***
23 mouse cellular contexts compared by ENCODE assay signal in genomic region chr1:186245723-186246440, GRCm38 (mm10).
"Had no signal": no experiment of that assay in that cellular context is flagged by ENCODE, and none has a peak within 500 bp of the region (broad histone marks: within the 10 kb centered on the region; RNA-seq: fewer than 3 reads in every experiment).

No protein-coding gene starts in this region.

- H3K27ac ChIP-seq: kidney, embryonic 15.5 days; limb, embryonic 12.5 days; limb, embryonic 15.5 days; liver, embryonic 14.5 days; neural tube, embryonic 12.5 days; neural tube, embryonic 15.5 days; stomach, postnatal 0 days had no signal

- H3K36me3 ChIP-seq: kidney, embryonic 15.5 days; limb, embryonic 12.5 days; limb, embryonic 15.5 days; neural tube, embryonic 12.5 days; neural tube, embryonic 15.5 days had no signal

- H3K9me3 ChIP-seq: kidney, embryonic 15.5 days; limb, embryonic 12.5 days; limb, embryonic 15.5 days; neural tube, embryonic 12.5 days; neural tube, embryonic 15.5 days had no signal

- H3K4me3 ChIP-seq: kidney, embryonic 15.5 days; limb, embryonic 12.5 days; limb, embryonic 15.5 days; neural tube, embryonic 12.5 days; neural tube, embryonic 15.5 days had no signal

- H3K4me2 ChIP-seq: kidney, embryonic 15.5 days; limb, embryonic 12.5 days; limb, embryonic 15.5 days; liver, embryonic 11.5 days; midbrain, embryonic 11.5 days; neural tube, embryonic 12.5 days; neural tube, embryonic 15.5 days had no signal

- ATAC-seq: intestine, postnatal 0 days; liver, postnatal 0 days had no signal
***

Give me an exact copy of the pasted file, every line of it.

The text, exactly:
23 mouse cellular contexts compared by ENCODE assay signal in genomic region chr1:186245723-186246440, GRCm38 (mm10).
"Had no signal": no experiment of that assay in that cellular context is flagged by ENCODE, and none has a peak within 500 bp of the region (broad histone marks: within the 10 kb centered on the region; RNA-seq: fewer than 3 reads in every experiment).

No protein-coding gene starts in this region.

- H3K27ac ChIP-seq: kidney, embryonic 15.5 days; limb, embryonic 12.5 days; limb, embryonic 15.5 days; liver, embryonic 14.5 days; neural tube, embryonic 12.5 days; neural tube, embryonic 15.5 days; stomach, postnatal 0 days had no signal

- H3K36me3 ChIP-seq: kidney, embryonic 15.5 days; limb, embryonic 12.5 days; limb, embryonic 15.5 days; neural tube, embryonic 12.5 days; neural tube, embryonic 15.5 days had no signal

- H3K9me3 ChIP-seq: kidney, embryonic 15.5 days; limb, embryonic 12.5 days; limb, embryonic 15.5 days; neural tube, embryonic 12.5 days; neural tube, embryonic 15.5 days had no signal

- H3K4me3 ChIP-seq: kidney, embryonic 15.5 days; limb, embryonic 12.5 days; limb, embryonic 15.5 days; neural tube, embryonic 12.5 days; neural tube, embryonic 15.5 days had no signal

- H3K4me2 ChIP-seq: kidney, embryonic 15.5 days; limb, embryonic 12.5 days; limb, embryonic 15.5 days; liver, embryonic 11.5 days; midbrain, embryonic 11.5 days; neural tube, embryonic 12.5 days; neural tube, embryonic 15.5 days had no signal

- ATAC-seq: intestine, postnatal 0 days; liver, postnatal 0 days had no signal